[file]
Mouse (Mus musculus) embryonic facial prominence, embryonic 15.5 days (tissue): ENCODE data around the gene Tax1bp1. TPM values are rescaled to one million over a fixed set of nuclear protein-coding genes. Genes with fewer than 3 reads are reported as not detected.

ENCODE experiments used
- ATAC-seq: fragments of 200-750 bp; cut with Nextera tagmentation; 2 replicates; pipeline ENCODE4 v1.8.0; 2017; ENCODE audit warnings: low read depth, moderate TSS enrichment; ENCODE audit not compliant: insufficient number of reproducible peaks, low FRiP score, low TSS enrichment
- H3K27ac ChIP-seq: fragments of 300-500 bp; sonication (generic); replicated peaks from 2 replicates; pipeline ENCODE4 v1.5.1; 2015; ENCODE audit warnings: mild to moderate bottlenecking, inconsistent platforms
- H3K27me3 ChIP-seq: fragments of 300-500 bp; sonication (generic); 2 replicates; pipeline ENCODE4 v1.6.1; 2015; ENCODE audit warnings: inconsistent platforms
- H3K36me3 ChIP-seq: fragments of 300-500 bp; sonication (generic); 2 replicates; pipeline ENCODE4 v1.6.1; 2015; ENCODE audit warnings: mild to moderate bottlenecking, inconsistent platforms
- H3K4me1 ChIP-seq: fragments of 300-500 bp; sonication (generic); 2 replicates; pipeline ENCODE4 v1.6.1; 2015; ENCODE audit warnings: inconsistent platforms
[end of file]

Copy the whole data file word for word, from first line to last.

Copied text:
Mouse (Mus musculus) embryonic facial prominence, embryonic 15.5 days (tissue): ENCODE data around the gene Tax1bp1. TPM values are rescaled to one million over a fixed set of nuclear protein-coding genes. Genes with fewer than 3 reads are reported as not detected.

ENCODE experiments used
- ATAC-seq: fragments of 200-750 bp; cut with Nextera tagmentation; 2 replicates; pipeline ENCODE4 v1.8.0; 2017; ENCODE audit warnings: low read depth, moderate TSS enrichment; ENCODE audit not compliant: insufficient number of reproducible peaks, low FRiP score, low TSS enrichment
- H3K27ac ChIP-seq: fragments of 300-500 bp; sonication (generic); replicated peaks from 2 replicates; pipeline ENCODE4 v1.5.1; 2015; ENCODE audit warnings: mild to moderate bottlenecking, inconsistent platforms
- H3K27me3 ChIP-seq: fragments of 300-500 bp; sonication (generic); 2 replicates; pipeline ENCODE4 v1.6.1; 2015; ENCODE audit warnings: inconsistent platforms
- H3K36me3 ChIP-seq: fragments of 300-500 bp; sonication (generic); 2 replicates; pipeline ENCODE4 v1.6.1; 2015; ENCODE audit warnings: mild to moderate bottlenecking, inconsistent platforms
- H3K4me1 ChIP-seq: fragments of 300-500 bp; sonication (generic); 2 replicates; pipeline ENCODE4 v1.6.1; 2015; ENCODE audit warnings: inconsistent platforms